Avoiding groupthink: fine-tuning CSS specifications
Every now and then I’m asked to help out the CSS Working Group, especially when typography is involved. It’s always an honour and a pleasure to do so. Invariably it’s also a chance to learn, not just about upcoming CSS, but also new methods of collaboration and group decision making.
Last week I was part of a dozen-strong group of web designers, developers, type designers and browser engineers. Our task was to review in detail two sections of the draft CSS Inline Layout Module Level 3, specifically the Inline Layout Model and Logical Heights and Inter-line Spacing sections. This is as geeky and technical as it sounds, so I won’t go into details about the specification itself. Suffice to say it will solve some long standing difficulties, so it’s really important the new spec is clear and understandable for all concerned. This includes browsers making implementing the new CSS, and web designers and developers taking advantage of the typographic advances, hence the make-up of the group assembled.
The three hour session was hosted by Elika ‘fantasai’ Etimad of Mozilla, aided by Jen Simmons of Apple. And here’s where it gets interesting. In order to thoroughly attend to every pertinent aspect of the spec, fantasai asked us each to read one sentence aloud to the group. At which point we were all asked whether we thought the sentence made sense, and to speak up if we didn’t understand any of it or if it wasn’t clear. We were also invited to offer alternatives if we thought the naming of properties or values could be improved.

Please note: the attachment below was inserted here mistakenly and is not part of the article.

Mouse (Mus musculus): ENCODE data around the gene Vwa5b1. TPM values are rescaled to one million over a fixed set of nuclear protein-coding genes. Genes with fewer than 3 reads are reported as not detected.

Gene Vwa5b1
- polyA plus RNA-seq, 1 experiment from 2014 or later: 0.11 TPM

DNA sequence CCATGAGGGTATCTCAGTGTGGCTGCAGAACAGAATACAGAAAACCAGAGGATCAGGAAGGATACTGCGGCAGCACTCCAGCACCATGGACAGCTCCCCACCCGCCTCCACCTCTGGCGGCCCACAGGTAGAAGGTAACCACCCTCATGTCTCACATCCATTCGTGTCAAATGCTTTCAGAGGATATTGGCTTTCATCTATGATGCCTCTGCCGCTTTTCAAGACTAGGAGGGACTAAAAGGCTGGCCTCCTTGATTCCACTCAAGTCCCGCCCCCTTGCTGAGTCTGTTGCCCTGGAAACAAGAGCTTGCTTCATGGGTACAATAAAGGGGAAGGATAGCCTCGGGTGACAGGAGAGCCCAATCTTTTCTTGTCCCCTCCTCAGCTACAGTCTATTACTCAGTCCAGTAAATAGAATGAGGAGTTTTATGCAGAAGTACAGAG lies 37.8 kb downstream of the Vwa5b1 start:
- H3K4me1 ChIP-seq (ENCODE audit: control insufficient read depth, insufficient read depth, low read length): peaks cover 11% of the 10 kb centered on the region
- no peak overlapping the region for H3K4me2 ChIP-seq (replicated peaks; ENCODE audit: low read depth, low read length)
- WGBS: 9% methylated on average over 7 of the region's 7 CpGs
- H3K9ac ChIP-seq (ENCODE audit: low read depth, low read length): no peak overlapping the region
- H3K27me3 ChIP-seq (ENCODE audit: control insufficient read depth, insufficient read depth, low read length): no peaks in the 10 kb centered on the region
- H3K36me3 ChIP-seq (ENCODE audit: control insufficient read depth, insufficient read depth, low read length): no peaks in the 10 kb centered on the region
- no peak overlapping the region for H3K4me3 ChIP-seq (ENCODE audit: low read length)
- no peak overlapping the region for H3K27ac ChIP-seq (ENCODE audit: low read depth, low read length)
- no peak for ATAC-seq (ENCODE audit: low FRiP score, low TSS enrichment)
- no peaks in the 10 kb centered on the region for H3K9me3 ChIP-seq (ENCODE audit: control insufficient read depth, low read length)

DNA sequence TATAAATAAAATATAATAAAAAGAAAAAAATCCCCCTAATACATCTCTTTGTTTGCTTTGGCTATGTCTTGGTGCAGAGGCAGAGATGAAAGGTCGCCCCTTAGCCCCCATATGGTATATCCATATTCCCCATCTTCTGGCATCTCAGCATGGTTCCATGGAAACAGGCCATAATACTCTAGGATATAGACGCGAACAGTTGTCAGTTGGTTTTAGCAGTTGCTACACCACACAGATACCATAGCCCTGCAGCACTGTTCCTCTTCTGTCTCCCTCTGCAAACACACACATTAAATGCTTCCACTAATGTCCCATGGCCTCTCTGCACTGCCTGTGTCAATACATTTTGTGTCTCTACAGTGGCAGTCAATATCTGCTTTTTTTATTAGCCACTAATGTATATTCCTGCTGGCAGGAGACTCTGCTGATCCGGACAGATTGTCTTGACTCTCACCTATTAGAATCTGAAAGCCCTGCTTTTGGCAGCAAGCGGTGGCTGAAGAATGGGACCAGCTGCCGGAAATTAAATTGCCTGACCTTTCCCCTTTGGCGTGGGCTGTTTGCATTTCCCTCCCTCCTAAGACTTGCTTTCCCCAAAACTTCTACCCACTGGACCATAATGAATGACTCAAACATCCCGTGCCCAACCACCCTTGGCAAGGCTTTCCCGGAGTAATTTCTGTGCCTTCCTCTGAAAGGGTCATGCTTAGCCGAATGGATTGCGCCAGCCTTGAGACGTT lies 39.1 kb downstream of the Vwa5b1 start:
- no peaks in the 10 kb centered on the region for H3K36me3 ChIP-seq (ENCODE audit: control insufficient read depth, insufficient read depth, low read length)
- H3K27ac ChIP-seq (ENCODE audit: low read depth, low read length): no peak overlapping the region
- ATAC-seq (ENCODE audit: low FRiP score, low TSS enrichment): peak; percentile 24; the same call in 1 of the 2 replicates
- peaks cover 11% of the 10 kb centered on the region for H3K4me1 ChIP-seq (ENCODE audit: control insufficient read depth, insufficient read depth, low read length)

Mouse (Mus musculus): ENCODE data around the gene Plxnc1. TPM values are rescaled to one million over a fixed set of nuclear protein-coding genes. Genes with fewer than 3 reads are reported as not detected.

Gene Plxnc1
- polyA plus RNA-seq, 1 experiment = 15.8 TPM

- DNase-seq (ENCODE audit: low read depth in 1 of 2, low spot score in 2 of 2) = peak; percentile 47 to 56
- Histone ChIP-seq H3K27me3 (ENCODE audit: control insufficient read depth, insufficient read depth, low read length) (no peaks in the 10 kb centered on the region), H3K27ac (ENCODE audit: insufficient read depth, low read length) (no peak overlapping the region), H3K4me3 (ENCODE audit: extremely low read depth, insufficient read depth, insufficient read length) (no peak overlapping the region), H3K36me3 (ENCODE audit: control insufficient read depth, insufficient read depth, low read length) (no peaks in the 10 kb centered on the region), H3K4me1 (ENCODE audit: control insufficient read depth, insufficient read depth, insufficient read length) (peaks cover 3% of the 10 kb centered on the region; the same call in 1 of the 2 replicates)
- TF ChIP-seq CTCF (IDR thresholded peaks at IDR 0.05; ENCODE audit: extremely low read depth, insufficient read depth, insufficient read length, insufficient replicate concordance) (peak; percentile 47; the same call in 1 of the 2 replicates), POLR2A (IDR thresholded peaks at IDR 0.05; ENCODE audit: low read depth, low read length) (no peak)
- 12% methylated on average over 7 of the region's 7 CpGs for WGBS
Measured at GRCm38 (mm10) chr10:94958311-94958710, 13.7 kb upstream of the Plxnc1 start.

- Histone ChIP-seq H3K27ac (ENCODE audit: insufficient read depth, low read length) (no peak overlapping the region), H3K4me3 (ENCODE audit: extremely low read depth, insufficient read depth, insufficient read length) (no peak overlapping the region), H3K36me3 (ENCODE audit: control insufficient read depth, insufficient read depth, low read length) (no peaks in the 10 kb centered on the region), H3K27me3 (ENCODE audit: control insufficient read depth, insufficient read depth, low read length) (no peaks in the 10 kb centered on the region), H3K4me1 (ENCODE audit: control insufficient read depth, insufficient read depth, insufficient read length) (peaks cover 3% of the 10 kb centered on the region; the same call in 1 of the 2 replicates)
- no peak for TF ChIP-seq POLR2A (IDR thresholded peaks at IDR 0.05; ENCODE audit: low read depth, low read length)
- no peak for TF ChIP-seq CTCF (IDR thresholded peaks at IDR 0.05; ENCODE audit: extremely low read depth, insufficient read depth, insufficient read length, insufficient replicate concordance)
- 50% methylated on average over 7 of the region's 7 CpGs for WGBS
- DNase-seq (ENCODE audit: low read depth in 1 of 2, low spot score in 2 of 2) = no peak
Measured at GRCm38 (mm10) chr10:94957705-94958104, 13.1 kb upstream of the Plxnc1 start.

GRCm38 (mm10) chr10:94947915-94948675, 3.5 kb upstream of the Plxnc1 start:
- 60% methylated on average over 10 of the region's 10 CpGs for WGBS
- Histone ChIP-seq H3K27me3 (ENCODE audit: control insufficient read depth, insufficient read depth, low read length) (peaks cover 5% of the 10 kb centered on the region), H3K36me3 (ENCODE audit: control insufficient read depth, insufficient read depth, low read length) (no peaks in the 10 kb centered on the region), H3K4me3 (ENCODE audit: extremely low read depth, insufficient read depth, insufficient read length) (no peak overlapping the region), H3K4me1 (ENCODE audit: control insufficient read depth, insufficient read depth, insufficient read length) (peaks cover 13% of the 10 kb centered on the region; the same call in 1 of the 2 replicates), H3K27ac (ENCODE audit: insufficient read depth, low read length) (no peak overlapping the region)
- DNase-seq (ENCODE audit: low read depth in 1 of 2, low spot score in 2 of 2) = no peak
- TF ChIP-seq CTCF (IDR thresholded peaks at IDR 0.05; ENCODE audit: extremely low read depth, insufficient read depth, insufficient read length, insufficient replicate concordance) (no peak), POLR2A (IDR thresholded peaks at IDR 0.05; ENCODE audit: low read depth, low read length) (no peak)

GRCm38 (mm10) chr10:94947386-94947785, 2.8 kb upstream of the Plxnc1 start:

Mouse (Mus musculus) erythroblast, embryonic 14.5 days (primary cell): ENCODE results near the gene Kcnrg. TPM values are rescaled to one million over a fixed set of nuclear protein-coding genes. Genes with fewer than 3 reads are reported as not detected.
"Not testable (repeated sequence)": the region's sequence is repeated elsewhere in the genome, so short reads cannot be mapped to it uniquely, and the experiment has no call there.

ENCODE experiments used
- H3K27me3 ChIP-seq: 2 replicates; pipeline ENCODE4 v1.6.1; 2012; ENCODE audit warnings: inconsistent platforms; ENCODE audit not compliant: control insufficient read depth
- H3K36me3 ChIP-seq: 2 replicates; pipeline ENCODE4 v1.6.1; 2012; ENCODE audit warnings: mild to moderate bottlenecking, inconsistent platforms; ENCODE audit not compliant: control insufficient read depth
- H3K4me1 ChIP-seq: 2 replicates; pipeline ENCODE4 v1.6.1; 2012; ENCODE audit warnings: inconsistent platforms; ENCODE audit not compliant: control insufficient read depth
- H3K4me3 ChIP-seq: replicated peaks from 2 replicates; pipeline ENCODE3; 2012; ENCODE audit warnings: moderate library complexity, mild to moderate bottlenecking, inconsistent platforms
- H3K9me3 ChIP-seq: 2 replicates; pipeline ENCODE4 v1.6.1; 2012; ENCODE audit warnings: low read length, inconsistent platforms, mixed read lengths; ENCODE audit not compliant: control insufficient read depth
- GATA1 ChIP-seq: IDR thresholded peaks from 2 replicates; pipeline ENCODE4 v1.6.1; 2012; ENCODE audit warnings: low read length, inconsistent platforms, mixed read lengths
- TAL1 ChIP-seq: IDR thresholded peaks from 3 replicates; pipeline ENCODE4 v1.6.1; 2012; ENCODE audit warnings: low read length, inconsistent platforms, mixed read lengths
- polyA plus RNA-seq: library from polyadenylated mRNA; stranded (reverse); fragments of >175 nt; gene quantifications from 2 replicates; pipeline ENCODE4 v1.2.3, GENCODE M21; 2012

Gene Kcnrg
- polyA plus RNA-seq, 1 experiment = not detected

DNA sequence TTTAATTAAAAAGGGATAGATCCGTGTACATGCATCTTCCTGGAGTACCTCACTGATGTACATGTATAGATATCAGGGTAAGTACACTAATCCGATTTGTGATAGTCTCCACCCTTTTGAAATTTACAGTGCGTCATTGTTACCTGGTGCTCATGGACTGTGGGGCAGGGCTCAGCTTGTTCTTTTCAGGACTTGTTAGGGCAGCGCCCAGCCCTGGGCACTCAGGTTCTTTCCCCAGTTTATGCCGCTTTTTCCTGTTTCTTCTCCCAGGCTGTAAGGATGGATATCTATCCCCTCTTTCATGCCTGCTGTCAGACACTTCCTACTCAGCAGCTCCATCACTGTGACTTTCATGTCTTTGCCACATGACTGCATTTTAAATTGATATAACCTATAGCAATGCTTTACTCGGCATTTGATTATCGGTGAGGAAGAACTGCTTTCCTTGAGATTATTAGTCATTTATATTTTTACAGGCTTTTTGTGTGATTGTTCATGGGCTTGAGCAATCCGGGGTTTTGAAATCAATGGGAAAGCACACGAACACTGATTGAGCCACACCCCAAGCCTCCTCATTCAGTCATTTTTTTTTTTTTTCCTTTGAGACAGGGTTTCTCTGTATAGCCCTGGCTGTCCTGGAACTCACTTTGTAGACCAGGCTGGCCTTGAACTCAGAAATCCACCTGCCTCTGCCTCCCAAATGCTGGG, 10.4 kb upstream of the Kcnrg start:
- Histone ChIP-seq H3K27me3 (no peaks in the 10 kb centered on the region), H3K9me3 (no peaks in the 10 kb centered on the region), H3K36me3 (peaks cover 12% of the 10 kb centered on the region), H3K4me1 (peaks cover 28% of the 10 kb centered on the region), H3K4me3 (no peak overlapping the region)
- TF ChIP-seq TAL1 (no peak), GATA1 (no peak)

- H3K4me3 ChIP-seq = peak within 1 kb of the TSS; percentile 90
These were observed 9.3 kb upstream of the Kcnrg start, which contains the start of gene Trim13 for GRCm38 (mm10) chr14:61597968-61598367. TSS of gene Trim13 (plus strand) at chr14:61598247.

Speaking up in a group like that – I knew many personally or by reputation (including former Clearleftie Trys Mudford) – takes some swallowing of pride, particularly if you’re the one saying you don’t understand something, as I did on occasion. However the whole proceedings were handled patiently and generously by fantasai, whose knowledge as a spec writer across huge swathes of CSS is incredible and literally second to none. Without her years of dedication and skill as a technical writer, the web itself could be a quite different place. But I digress.
I’d never come across the person-by-person, sentence-by-sentence approach before. I found it particularly effective as a way of engaging a group of people, ensuring collective understanding, and gathering structured feedback on a shared document. I can see Clearleft employing the same tactic on pivotal documentation such as statements of work.
You might be wondering what happens next with the spec following the workshop? The session was recorded, enabling fantasai and fellow editor Dave Cramer to make changes accordingly. Some of the trickier points raised were also added to the issues repository on GitHub. And this is where you can come in. Everyone is able to contribute their thoughts about CSS specifications, current and future. The whole process is open and if you have something constructive to add, your voice is welcome.
Originally published on the Clearleft blog.